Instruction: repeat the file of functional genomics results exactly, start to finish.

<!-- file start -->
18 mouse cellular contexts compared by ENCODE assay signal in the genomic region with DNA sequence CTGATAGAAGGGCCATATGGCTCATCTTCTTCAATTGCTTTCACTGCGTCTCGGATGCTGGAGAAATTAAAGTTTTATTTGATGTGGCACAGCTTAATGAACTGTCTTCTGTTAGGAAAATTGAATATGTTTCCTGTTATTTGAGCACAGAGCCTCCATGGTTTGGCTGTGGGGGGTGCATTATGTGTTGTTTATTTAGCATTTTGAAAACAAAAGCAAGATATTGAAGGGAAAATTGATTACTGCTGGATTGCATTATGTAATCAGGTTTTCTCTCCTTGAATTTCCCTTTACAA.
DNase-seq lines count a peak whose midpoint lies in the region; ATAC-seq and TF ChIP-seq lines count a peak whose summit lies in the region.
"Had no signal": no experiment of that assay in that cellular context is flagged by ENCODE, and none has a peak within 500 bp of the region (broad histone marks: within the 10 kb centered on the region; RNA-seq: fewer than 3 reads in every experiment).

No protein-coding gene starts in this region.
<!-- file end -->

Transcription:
18 mouse cellular contexts compared by ENCODE assay signal in the genomic region with DNA sequence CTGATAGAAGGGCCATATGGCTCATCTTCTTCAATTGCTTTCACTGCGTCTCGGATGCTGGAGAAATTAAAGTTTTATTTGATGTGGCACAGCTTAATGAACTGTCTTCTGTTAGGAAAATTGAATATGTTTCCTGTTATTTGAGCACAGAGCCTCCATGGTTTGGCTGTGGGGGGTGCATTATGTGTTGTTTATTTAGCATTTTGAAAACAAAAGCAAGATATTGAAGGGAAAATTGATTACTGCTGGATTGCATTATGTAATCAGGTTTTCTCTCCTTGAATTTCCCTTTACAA.
DNase-seq lines count a peak whose midpoint lies in the region; ATAC-seq and TF ChIP-seq lines count a peak whose summit lies in the region.
"Had no signal": no experiment of that assay in that cellular context is flagged by ENCODE, and none has a peak within 500 bp of the region (broad histone marks: within the 10 kb centered on the region; RNA-seq: fewer than 3 reads in every experiment).

No protein-coding gene starts in this region.